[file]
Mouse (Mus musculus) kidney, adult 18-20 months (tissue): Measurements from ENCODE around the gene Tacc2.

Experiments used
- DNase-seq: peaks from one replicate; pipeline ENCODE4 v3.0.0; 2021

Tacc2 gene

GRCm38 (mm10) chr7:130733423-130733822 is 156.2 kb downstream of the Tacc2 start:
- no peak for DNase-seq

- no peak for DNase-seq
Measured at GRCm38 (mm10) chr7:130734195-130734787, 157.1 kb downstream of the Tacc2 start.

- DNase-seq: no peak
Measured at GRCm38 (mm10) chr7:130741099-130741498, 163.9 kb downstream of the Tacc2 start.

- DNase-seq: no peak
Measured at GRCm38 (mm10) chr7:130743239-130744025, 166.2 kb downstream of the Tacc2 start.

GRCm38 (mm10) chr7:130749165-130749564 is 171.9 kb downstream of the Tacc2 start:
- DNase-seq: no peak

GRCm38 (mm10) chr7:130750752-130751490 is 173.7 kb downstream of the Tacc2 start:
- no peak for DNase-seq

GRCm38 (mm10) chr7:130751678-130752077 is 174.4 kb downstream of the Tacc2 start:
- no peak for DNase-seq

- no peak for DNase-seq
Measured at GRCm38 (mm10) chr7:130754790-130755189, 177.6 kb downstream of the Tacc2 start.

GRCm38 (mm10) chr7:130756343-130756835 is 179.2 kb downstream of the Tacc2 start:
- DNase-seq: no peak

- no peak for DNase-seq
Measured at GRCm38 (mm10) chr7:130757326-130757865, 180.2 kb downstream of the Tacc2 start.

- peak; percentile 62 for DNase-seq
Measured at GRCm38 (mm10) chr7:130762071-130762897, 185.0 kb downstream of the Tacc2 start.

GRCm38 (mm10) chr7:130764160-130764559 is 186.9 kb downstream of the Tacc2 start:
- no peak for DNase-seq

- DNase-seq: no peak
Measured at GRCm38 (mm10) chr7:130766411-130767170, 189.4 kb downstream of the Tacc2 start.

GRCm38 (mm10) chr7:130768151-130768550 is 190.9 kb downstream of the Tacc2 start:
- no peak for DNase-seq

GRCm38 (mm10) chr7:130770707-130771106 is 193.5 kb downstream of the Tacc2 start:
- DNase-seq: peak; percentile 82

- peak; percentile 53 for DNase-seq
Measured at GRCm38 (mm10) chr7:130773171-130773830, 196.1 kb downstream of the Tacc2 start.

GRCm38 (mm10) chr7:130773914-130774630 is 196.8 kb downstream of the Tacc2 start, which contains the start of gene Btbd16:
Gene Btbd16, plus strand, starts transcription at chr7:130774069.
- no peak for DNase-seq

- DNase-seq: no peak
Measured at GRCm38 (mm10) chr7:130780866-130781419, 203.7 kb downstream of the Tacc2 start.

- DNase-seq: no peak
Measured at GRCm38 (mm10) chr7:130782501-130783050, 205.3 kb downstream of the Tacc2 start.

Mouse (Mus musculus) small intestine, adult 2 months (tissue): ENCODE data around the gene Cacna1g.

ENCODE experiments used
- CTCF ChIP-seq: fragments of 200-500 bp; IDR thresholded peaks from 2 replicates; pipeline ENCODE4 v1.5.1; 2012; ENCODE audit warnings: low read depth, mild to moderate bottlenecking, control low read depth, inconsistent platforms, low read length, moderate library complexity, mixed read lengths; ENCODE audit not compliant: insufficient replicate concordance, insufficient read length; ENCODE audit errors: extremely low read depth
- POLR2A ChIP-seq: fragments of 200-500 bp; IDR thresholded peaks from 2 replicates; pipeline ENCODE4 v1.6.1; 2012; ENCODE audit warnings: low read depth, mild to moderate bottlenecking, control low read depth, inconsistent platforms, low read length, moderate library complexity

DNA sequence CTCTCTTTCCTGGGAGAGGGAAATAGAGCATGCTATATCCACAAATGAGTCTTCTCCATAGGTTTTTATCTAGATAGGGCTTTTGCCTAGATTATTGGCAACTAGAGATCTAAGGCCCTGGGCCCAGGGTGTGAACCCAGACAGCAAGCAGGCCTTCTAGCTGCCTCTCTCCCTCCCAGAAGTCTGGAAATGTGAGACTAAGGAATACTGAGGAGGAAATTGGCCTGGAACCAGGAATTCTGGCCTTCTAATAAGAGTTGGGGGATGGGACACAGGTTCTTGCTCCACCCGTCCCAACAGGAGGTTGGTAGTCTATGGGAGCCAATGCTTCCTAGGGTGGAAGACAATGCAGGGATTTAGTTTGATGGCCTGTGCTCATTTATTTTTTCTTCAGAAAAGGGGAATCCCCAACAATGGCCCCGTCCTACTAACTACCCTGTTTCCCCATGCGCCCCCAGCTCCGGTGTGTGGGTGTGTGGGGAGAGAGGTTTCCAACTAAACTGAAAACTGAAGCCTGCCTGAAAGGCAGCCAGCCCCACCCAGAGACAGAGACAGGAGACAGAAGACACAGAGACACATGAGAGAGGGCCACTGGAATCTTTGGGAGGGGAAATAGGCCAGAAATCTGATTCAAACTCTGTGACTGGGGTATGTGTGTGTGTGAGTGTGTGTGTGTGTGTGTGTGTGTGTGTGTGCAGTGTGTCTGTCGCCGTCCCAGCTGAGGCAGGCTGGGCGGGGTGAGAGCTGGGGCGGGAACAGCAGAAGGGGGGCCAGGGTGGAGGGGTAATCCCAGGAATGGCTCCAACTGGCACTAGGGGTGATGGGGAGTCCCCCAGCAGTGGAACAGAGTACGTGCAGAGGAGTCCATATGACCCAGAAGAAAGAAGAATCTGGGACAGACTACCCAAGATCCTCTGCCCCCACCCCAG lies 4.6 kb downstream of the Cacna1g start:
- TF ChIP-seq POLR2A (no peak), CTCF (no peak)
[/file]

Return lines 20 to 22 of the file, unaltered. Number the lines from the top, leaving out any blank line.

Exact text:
Measured at GRCm38 (mm10) chr7:130754790-130755189, 177.6 kb downstream of the Tacc2 start.

GRCm38 (mm10) chr7:130756343-130756835 is 179.2 kb downstream of the Tacc2 start:
- DNase-seq: no peak